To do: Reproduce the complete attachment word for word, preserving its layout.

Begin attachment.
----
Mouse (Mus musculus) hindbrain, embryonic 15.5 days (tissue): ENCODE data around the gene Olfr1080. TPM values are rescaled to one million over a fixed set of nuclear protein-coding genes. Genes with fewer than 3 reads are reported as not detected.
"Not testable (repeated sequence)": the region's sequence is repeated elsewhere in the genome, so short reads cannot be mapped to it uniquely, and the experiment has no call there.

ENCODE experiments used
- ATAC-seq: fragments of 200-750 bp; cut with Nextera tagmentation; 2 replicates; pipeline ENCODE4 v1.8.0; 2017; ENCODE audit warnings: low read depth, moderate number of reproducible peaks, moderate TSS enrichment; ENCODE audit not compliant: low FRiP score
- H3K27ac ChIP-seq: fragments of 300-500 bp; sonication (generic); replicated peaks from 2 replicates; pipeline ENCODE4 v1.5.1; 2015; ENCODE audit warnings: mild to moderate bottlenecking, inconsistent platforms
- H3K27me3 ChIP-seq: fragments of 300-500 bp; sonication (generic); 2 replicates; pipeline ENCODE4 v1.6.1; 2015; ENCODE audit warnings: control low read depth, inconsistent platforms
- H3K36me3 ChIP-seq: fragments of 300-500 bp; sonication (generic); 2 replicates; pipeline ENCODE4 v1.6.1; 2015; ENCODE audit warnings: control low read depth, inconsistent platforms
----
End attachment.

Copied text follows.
Mouse (Mus musculus) hindbrain, embryonic 15.5 days (tissue): ENCODE data around the gene Olfr1080. TPM values are rescaled to one million over a fixed set of nuclear protein-coding genes. Genes with fewer than 3 reads are reported as not detected.
"Not testable (repeated sequence)": the region's sequence is repeated elsewhere in the genome, so short reads cannot be mapped to it uniquely, and the experiment has no call there.

ENCODE experiments used
- ATAC-seq: fragments of 200-750 bp; cut with Nextera tagmentation; 2 replicates; pipeline ENCODE4 v1.8.0; 2017; ENCODE audit warnings: low read depth, moderate number of reproducible peaks, moderate TSS enrichment; ENCODE audit not compliant: low FRiP score
- H3K27ac ChIP-seq: fragments of 300-500 bp; sonication (generic); replicated peaks from 2 replicates; pipeline ENCODE4 v1.5.1; 2015; ENCODE audit warnings: mild to moderate bottlenecking, inconsistent platforms
- H3K27me3 ChIP-seq: fragments of 300-500 bp; sonication (generic); 2 replicates; pipeline ENCODE4 v1.6.1; 2015; ENCODE audit warnings: control low read depth, inconsistent platforms
- H3K36me3 ChIP-seq: fragments of 300-500 bp; sonication (generic); 2 replicates; pipeline ENCODE4 v1.6.1; 2015; ENCODE audit warnings: control low read depth, inconsistent platforms